The number one reason (drum roll please) is when the manager fails to follow established company policies, practices and procedures! The attorneys will tear a manager apart if they failed to follow their own rules. Employers in general need to have an employee handbook that is up to date and distributed (and signed for) to every employee and new hire. An annual review needs to be conducted to ensure that there weren’t any recent legislative or internal policy changes. The sad part is the termination, on its face may, have been proper. You simply cannot prove it, or, the cost of litigation (now that the door had been open to doubt) is more costly than a nuisance value settlement. Know and follow your own policies and when in doubt call us!
Well, there they are. Let’s avoid the minefield of litigation with at least avoiding the three key areas mentioned above.
July 7, 2008
Don’t get excited!! I’m not talking about me! With the current heat wave employees are dressing with lighter clothing and in some cases, less clothing. During the summer, there is generally an increase in sexual harassment allegations (DUH!!). Employers must not get distracted with the weather and let their guard down regarding the dress code policy. Yes, short sleeves, as opposed to long sleeves, is ok. But shorter dresses, revealing midriffs, and low cut blouses (sorry guys), is not. Turn up the air, put on the fans, or do whatever you have to but “Let’s keep the clothes on.”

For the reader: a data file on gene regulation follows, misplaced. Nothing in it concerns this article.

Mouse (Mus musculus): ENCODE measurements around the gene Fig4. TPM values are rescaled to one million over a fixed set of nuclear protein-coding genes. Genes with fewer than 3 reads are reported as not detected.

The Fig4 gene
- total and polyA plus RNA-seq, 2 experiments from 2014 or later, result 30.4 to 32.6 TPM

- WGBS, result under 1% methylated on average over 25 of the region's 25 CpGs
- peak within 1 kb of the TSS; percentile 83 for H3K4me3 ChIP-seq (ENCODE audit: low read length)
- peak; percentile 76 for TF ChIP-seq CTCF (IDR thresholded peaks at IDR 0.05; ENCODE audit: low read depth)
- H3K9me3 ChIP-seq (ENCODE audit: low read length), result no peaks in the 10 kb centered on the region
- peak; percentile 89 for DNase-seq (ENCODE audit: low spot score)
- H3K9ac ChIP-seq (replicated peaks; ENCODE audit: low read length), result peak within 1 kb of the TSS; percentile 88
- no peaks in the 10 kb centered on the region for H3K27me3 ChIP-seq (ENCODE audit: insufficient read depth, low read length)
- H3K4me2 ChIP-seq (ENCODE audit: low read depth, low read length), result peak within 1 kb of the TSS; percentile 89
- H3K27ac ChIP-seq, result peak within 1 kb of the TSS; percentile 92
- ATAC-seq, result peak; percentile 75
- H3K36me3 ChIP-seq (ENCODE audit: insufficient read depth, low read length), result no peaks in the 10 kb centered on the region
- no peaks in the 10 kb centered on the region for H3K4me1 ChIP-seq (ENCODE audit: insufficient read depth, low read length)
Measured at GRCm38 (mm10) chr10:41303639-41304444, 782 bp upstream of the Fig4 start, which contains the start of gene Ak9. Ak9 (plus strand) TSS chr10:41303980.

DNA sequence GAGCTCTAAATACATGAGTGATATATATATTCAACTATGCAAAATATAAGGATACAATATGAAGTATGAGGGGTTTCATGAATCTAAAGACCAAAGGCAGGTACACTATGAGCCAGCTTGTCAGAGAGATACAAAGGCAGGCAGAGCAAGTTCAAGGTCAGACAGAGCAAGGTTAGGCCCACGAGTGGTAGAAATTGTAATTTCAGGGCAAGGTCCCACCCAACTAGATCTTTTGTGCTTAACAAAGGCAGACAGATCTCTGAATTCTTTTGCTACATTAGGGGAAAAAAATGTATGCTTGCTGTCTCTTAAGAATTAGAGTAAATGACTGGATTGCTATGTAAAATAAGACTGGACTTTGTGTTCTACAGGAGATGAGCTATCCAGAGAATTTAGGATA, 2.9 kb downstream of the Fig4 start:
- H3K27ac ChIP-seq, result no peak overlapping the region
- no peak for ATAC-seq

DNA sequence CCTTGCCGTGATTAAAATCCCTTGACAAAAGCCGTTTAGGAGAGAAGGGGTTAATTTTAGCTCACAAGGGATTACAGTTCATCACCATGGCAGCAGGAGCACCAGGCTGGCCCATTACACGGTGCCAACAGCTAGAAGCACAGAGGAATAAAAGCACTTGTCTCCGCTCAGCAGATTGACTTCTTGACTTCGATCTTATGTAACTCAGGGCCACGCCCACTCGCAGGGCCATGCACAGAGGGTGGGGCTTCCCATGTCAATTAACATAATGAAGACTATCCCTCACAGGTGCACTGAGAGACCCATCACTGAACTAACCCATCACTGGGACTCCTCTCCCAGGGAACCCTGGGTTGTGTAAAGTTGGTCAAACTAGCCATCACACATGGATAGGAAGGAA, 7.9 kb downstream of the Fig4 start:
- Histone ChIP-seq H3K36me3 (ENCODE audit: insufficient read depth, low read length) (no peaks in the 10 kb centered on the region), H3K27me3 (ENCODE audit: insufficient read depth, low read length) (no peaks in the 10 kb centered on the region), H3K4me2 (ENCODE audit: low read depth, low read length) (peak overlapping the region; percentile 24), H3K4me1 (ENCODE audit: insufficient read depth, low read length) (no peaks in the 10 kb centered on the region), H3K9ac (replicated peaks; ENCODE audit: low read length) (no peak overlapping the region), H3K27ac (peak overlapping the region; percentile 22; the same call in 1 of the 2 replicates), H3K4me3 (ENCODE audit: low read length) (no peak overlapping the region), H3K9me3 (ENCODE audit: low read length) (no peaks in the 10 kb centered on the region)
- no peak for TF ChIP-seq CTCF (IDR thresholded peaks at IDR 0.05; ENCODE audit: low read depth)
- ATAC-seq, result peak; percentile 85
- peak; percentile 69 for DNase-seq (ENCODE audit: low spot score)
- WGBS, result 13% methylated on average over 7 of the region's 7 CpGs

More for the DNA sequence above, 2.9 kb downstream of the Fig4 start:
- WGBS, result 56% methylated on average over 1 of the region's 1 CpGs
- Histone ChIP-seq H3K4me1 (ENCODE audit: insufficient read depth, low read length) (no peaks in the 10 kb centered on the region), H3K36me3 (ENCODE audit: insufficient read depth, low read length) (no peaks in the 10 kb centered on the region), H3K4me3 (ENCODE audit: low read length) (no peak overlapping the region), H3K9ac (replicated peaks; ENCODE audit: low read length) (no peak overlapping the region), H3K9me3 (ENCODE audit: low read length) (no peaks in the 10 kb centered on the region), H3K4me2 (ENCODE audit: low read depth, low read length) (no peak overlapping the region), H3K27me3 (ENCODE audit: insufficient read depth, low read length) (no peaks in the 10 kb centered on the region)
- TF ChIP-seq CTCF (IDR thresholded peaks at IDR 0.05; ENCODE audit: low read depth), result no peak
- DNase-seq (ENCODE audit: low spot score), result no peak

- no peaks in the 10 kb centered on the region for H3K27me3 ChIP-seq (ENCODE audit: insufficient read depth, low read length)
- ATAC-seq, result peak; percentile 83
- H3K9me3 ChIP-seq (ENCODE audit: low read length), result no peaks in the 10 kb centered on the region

July 7, 2008
The reality is, employers need to understand that the “At-Will” provision will not protect them for violations of employee rights. Obviously terminating an employee for discriminatory or retaliatory reasons will not protect you from a wrongful termination lawsuit. We are constantly trying to get managers to understand that it is still important, in every scenario, to document poor performance or violations of company policy and if you do that, you really do not have to worry about the “At-Will” provision. Too many employers look at it as a safety net. Forget it and simply do your documentation and you will be covered. Let the “Legal Beagles” argue the “At-Will” provision if the need arises.